A desert quail hunt fuels Lew Carpenter's drive for more hunting and more conservation.
While most of us have been more tuned in to big game hunting applications this past spring, the recent stay-at-home order gave me a chance to organize some gear, too.
Picking my way through a year of fishing and hunting gear, my thoughts swirled around two key activities: 1) Keeping the teckel tracker trained up and active for next fall, and; 2) Upland hunting – specifically quail in Arizona and New Mexico.
It’s easy to understand, as my last hunt before COVID-19 was an Arizona quail hunt south of Globe in a lush band of perfect habitat peppered with hundred-year-old Saguaro forests, stomping javelina and full-moon, box canyon, fire-grilled quail for the reward.
I think we all have hunting and fishing experiences that feed an aching passion and drive us onward to the next season.
I’ve also found another activity during down times that fuel my passion for the sport – conservation advocacy. And, I know, there’s an overwhelming stream of online advocacy clawing its way through your social media channels, e-mail boxes and digital forums. Making sense of it all can be daunting.
I like to keep it simple and, if you haven’t visited the Arizona Wildlife Federation’s website recently, I’m certain you will be pleased. Most of the big issues affecting hunters and anglers nationwide can be found at - and ways to easily become engaged. From public lands issues, to conservation funding, recreation infrastructure, the Grand Canyon and more. It’s a great website and a noble place to further your engagement in things that matter to sportsmen.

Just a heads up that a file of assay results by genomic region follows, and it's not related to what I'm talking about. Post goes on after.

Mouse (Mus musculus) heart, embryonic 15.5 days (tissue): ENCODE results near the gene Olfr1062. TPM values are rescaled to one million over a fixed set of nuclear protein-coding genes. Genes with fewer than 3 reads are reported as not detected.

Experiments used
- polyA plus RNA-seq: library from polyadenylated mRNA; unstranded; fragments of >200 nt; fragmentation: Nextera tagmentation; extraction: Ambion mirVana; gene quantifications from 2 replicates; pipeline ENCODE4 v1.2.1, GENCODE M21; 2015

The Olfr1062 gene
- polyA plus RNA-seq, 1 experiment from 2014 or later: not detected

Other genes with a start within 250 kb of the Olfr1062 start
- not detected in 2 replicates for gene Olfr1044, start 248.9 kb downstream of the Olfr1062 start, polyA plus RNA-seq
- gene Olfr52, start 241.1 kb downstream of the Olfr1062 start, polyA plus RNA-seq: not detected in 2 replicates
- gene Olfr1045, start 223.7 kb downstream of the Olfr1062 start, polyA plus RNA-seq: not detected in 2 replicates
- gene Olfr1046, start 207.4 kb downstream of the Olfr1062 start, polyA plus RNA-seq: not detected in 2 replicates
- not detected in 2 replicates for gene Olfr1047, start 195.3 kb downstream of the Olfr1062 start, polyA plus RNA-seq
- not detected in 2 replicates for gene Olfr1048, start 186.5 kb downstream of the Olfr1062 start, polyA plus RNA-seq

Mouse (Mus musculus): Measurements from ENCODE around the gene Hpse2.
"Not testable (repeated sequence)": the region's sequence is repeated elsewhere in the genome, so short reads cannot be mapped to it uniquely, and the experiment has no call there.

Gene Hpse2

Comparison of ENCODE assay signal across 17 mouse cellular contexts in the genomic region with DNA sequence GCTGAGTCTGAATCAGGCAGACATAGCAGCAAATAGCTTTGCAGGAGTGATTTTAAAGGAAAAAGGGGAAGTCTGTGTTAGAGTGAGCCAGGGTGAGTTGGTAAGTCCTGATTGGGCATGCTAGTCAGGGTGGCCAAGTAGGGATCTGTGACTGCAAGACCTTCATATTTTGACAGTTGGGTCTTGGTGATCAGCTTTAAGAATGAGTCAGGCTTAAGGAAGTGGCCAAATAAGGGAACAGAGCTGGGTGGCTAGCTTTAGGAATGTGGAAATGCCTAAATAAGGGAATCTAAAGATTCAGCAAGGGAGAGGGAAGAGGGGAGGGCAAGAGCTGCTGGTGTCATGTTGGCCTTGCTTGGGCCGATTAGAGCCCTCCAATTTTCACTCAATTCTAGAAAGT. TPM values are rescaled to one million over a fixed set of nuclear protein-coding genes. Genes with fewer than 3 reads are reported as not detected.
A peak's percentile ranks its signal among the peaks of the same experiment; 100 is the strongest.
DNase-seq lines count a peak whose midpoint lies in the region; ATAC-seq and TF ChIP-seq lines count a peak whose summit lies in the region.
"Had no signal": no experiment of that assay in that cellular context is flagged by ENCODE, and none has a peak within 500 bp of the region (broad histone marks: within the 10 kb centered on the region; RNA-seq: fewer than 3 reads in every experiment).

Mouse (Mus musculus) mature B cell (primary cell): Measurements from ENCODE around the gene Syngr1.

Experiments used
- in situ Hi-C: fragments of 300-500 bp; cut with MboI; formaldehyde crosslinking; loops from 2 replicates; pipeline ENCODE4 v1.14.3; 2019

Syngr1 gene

But back to the quail…..
The fall won’t come quick enough for me. And relishing in that last AZ quail hunt keeps me going. How could it not? I brought three friends from Michigan, Minnesota and Georgia for their first desert hunt. We didn’t have any hunting dogs with us, just keen eyes and quick triggers.
The hundreds of small washes weaving through thick brush were loaded with quail tracks, and the low expectations of the crew elevated as we saw first a pack of javelina and then a running bevy of Gambel’s quail.
It took us a awhile to develop a strategy for pinching in on these small groups of quail. And, chasing singles and doubles as they ran beneath and through brush so wicked I’m surprised we didn’t leave a spiked eyeball in that harsh environment.
Quick and accurate shooting got us what we needed for dinner, and before dusk – in a classic box canyon – we spatchcocked the quail, rubbed them in oil and spices, dropped them on the fire and watched the sun set and the moon rise (so bright we didn’t need the flashlights). It was a delicious and epic end to the one-day hunt.
So. I sit here, planning the next hunts this fall, winter and spring – securing the time and hoping travel will be less complicated than it is today.
In the meantime I’ll do all I can to ensure we have access and good habitat for my hunting and fishing by advocating as a sportsman and using my voice.
The Great American Outdoors Act will fully and permanently fund the Land and Water Conservation Fund while investing in a backlog of public land maintenance, providing current and future generations the outdoor recreation opportunities like boat launches to access fishable waters, shooting ranges, and public lands to hunt as well as the economic stimulus we need right now.